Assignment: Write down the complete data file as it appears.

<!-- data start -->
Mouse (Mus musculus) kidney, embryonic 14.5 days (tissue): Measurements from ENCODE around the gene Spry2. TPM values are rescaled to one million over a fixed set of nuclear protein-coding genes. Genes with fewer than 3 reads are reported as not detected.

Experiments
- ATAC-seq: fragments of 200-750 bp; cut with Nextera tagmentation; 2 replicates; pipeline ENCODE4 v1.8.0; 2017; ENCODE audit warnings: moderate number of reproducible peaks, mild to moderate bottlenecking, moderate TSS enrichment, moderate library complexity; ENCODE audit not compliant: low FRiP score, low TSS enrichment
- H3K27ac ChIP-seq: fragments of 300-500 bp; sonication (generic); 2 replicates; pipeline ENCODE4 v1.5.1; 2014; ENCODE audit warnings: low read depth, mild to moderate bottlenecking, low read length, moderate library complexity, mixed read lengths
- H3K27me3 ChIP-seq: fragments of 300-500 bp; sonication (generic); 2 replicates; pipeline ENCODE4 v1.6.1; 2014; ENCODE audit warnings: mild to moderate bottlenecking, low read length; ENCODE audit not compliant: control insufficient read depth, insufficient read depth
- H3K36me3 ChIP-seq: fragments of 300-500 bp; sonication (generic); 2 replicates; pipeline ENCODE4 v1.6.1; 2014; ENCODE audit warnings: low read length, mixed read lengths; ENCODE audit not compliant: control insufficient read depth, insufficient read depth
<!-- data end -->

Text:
Mouse (Mus musculus) kidney, embryonic 14.5 days (tissue): Measurements from ENCODE around the gene Spry2. TPM values are rescaled to one million over a fixed set of nuclear protein-coding genes. Genes with fewer than 3 reads are reported as not detected.

Experiments
- ATAC-seq: fragments of 200-750 bp; cut with Nextera tagmentation; 2 replicates; pipeline ENCODE4 v1.8.0; 2017; ENCODE audit warnings: moderate number of reproducible peaks, mild to moderate bottlenecking, moderate TSS enrichment, moderate library complexity; ENCODE audit not compliant: low FRiP score, low TSS enrichment
- H3K27ac ChIP-seq: fragments of 300-500 bp; sonication (generic); 2 replicates; pipeline ENCODE4 v1.5.1; 2014; ENCODE audit warnings: low read depth, mild to moderate bottlenecking, low read length, moderate library complexity, mixed read lengths
- H3K27me3 ChIP-seq: fragments of 300-500 bp; sonication (generic); 2 replicates; pipeline ENCODE4 v1.6.1; 2014; ENCODE audit warnings: mild to moderate bottlenecking, low read length; ENCODE audit not compliant: control insufficient read depth, insufficient read depth
- H3K36me3 ChIP-seq: fragments of 300-500 bp; sonication (generic); 2 replicates; pipeline ENCODE4 v1.6.1; 2014; ENCODE audit warnings: low read length, mixed read lengths; ENCODE audit not compliant: control insufficient read depth, insufficient read depth